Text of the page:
"Death Tax" expands state's reach in Wisconsin - WQOW TV: Eau Claire, WI NEWS18 News, Weather, and Sports

"Death Tax" expands state's reach in Wisconsin


Eau Claire (WQOW) - No one wants to think about it, but there comes a time when decisions have to be made about end of life care. 

One decision by lawmakers expands how far the estate law goes. 

The state budget gives lawmakers more options to recoup property when someone dies.

The end of life "death tax" is designed for the state to recoup money it's spent through Medicaid, which is called estate recovery.

"The estate recovery does not take effect during the life of the surviving spouse, but following that spouse's death, most of the assets will be available for the state to make a claim against," explains attorney Greg Banchy. 

Under the stricter estate law passed by in the governor's budget earlier this year, Wisconsin will be able to claim even more property including small businesses and farms after a Medicaid recipient passes away.

"There needs to be a healthy balance, we want to make sure that people can legitimately pass on family businesses and farms," says Governor Scott Walker.

Because it works like this, say you have $500,000 in assets and are overqualified for Medicaid.  Under the old system you could pass that along to your kids and then have a low enough income to qualify for Medicaid and essentially keep the money out of the state's hands.

"There was some concern that it was too easy to offset assets somewhere else and so people who had means, who were financially well off, would push many of those assets away and then asking the rest of the taxpayers to pay for that," says Governor Walker.

The law has now changed to allow the state to recover all property even if it has been passed to a family member.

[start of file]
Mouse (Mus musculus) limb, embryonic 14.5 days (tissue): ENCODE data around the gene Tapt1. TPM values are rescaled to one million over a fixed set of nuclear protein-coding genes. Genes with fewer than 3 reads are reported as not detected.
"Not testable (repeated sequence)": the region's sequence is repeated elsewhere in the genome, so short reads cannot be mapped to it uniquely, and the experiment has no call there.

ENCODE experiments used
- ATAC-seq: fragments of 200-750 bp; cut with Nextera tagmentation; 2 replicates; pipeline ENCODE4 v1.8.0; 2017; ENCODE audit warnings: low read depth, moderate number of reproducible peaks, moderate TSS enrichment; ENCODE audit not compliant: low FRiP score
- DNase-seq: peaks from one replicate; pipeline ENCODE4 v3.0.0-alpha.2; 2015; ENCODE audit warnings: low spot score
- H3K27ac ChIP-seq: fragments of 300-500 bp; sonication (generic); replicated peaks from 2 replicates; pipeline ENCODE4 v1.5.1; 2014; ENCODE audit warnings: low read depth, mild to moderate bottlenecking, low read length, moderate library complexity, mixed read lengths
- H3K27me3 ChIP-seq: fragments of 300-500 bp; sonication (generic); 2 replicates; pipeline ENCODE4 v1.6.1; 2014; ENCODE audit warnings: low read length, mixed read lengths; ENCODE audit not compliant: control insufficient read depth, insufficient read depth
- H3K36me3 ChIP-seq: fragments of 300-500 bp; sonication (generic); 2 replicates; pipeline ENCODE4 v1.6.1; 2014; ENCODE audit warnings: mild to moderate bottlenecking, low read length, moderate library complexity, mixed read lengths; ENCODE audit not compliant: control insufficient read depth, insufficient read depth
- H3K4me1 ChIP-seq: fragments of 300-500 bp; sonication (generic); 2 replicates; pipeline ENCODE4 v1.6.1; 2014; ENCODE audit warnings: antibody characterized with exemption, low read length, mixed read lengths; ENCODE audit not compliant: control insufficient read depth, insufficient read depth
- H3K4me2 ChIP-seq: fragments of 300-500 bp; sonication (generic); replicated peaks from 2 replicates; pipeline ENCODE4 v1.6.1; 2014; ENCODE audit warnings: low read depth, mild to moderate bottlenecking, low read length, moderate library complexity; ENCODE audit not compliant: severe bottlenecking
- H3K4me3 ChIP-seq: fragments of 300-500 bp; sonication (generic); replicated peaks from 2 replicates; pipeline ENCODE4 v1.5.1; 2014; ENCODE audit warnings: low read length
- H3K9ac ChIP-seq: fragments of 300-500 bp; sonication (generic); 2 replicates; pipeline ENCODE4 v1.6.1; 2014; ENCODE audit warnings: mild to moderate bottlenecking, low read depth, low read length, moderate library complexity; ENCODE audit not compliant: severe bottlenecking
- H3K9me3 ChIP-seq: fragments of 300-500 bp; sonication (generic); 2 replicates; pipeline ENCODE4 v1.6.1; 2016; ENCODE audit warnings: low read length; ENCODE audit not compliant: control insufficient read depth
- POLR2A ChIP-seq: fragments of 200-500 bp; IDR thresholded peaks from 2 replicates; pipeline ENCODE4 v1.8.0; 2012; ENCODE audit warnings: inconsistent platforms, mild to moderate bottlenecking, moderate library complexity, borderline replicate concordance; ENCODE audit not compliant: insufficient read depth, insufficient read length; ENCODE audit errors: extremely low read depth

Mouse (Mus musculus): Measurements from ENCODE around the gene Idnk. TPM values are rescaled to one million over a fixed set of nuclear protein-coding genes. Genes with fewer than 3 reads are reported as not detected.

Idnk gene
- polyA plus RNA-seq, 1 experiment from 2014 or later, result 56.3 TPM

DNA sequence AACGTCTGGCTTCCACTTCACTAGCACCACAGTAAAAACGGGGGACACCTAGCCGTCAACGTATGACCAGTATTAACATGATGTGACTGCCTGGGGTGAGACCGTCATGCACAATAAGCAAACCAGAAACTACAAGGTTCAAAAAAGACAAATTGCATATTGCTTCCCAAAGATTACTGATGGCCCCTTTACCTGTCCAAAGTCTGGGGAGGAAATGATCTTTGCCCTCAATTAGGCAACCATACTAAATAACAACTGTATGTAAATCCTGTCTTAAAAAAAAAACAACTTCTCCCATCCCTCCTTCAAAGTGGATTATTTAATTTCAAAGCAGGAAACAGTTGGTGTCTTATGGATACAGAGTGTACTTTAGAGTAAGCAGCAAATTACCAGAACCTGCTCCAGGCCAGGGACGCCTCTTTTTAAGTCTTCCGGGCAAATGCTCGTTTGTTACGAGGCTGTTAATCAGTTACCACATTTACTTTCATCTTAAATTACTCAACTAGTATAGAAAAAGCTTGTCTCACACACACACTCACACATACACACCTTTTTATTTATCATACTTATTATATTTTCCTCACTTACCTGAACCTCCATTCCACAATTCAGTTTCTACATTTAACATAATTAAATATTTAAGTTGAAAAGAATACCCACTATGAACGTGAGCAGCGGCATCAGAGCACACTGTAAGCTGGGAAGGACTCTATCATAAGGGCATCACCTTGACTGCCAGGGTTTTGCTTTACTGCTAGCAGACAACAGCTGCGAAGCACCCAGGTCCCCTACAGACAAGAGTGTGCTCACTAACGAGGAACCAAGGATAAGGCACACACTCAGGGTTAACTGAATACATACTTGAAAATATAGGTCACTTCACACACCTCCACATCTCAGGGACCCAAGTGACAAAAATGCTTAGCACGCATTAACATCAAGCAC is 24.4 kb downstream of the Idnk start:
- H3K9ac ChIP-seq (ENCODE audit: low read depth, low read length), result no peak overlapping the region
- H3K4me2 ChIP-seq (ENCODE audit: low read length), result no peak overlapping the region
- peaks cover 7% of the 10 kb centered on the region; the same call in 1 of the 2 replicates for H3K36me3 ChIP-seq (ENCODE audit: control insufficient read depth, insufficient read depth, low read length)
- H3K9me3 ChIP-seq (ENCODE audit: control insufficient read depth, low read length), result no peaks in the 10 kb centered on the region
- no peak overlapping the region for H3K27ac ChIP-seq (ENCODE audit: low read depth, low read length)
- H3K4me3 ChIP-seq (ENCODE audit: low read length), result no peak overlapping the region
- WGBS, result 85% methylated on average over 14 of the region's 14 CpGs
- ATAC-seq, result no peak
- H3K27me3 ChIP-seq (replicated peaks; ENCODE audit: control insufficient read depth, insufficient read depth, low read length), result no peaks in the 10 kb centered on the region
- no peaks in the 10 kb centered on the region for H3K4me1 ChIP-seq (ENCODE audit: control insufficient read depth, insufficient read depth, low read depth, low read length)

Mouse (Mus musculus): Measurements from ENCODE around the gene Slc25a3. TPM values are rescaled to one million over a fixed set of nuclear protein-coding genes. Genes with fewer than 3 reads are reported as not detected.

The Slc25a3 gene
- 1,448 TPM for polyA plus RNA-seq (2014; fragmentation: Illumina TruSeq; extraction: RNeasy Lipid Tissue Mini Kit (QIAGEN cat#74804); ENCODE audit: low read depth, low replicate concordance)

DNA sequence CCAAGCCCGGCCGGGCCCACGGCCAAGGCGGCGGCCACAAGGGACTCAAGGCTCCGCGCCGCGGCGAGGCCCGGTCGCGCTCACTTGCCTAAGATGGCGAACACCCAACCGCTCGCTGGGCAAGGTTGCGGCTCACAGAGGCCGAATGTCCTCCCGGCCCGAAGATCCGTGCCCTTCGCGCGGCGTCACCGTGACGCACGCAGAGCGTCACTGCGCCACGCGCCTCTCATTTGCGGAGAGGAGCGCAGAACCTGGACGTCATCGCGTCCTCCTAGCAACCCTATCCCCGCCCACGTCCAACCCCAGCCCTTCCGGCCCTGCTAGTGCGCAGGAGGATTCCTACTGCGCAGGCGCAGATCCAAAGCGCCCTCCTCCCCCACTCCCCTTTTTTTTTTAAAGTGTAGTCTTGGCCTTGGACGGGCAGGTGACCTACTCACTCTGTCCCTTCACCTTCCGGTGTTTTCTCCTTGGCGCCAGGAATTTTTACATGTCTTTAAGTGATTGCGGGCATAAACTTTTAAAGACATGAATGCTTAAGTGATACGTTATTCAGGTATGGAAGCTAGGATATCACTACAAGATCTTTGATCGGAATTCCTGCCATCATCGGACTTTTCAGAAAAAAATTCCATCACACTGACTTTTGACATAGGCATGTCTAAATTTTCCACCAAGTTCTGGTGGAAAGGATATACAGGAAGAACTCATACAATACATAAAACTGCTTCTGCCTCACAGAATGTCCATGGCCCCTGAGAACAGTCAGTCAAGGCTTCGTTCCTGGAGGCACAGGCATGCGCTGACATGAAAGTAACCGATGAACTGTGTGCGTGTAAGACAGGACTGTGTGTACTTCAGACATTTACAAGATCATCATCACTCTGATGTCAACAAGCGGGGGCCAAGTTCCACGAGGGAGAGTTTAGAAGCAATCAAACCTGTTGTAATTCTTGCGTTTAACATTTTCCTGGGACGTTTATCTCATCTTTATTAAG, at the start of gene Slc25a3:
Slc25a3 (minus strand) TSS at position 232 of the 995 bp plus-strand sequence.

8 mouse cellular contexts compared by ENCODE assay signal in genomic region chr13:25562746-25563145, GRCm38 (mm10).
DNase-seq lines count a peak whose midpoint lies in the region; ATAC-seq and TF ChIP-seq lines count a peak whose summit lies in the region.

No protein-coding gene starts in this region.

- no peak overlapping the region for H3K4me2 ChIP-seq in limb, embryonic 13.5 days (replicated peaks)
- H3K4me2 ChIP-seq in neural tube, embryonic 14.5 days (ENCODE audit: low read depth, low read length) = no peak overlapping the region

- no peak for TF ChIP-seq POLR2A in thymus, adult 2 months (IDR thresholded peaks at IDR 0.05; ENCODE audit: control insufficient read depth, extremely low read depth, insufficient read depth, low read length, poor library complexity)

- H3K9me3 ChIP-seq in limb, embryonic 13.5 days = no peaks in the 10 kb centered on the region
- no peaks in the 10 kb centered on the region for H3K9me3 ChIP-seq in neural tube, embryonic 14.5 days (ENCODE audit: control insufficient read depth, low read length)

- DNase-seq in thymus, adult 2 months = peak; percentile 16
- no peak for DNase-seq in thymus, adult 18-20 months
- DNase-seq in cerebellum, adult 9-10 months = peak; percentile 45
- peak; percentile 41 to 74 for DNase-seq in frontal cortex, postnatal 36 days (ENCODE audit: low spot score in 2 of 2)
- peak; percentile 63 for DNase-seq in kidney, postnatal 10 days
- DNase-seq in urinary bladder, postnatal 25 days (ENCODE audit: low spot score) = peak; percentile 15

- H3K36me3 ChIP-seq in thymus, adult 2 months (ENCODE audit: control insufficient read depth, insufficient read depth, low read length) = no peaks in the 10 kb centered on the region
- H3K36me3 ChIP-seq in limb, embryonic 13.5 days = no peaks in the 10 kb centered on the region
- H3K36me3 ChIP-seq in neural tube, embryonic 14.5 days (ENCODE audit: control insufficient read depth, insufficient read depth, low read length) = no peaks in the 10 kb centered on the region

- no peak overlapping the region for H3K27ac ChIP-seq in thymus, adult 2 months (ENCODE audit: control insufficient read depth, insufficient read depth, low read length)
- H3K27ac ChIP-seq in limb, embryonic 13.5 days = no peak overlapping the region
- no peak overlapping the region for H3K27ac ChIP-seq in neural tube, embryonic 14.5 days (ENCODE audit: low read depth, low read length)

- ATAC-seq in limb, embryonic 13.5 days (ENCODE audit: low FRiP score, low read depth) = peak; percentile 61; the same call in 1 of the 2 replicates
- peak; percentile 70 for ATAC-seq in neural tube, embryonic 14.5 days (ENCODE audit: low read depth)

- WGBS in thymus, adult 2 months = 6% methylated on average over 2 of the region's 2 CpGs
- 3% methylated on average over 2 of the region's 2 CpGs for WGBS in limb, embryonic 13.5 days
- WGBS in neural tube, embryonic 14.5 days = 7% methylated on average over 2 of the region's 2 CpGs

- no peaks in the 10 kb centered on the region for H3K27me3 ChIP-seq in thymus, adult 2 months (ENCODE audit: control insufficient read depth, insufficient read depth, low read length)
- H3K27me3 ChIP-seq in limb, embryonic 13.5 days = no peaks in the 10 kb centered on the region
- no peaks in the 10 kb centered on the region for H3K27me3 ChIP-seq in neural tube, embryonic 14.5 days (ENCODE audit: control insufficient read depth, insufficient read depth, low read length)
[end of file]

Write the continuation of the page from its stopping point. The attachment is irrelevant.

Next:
The law also limits the way family farms and businesses are passed along when Medicaid is involved, causing some people to seek radical means to ensure their assets are protected.

"We're going to see, I think, more divorce among older people, not because of a failed marriage, but purely for financial reasons," says Banchy.

Another alternative is passing along property before someone is admitted into the Medicaid system.

"That hasn't really changed, at least under current law.  As long as you're at least five years from the date of application you can make those sorts of transfers," says Banchy.

Although this approach also impacts the desired alternative for all: to save taxpayer money.

"If they don't end up needing that sort of care, they may end up receiving other types of public benefits because they don't have enough money to survive," says Banchy.

Leaving families to decipher what they can do to pass along property to the next generation.

The state believes the expanded law will save taxpayers $4.3 million this year and more than $6 million next year. 

Estate lawyer Greg Banchy is worried the law will impact the middle class the most. 

He believes the wealthy can afford to go without Medicaid and low-income seniors would already qualify for Medicaid. 

He believes the middle class would be affected most because they would have to divert money and property to qualify for care.

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